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Why brick and mortar is driving online sales

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Last month, John Lewis confirmed it will increase the numbers of its stores by about 50% – to help its online sales. In the past, this may have seemed like a contradictory idea; but John Lewis is in fact leading the trend in online/offline synergy.

Results from the Christmas sales show that stores that integrate offline and online are selling more than their competitors and getting more satisfied customers. John Lewis, Next and House of Fraser saw sales rise by 4.8%, 2.9% and 8%, respectively.

All across the UK, it is becoming apparent that customers no longer think of online and offline as two different worlds. Instead, their main concern is how convenient it is to make a purchase. This becomes particularly clear when we see that on Black Friday customers spent 8% less time in shops, but spent almost 10% more money – according to CACI’s latest research.

Having an easy-to-use website and stores in customers’ local area are the two main drivers of this convenience. People want to be able to research a product online in the morning and stop by a shop on their way home from work to buy it.

The new type of convenience is also typified by the increase in ‘click and collect’, which represents 56% of online sales at John Lewis. Other retailers who have taken a similar approach – such as House of Fraser – have seen similar performances.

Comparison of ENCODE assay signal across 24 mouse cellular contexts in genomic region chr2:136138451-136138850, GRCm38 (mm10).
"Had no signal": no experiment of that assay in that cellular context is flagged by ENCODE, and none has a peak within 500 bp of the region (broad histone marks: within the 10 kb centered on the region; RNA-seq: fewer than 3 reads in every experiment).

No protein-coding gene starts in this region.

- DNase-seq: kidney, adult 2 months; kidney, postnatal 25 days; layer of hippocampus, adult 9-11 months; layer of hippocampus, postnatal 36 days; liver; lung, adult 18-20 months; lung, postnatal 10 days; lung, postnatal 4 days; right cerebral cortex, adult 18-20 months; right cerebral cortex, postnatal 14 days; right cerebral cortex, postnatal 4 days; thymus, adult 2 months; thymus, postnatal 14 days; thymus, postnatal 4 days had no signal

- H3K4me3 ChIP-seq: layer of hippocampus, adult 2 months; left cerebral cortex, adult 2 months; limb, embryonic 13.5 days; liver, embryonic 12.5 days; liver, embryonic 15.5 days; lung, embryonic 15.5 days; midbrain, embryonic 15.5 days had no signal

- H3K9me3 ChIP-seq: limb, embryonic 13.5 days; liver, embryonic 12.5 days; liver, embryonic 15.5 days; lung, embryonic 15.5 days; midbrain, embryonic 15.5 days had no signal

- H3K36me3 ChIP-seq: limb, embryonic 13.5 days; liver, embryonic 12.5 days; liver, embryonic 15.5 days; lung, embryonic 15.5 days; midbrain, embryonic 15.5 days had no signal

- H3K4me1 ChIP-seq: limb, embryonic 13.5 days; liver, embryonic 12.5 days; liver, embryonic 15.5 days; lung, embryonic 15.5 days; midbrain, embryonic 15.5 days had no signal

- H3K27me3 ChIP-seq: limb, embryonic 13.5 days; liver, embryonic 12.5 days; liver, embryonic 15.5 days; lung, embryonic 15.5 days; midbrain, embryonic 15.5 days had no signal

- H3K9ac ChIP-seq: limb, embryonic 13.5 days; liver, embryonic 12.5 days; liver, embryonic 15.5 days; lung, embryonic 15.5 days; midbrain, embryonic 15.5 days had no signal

Outlets that aim for the offline/online synergy, which also include Argos and Next, are dominating the large space between the online-only outlets, such as Asos, and the offline-only outlets, such as Primark.

To make the combined online/offline structure work, however, retailers have to personalise the shopping experience. This is what increases customer satisfaction and improves the sales figures. And the only way to do this is to analyse consumer behaviour and run consistent cross-channel campaigns.

However, CACI research has found that even though 98% of companies say that collecting customer data is important for enhancing the shopper experience, only 42% have the technology that lets them do this.

Investing in such technology will be vital for those retailers who want to join last year’s Christmas sale winners at the forefront of offline/online synergy. Analysing consumer data will help them understand where to build new stores and where physical stores are less beneficial. It will also help them understand which customer groups in these areas they should target with their marketing efforts.

As 2015 unfolds, we are likely to see increased awareness of how brick and mortar drives online sales. Alongside this, however, it will be important to remember that in-depth customer data analysis is the backbone of the online/offline synergy.

By Toby Goldblatt, Vice-President at CACI 

Published on Tuesday 03 February by Guest Piece

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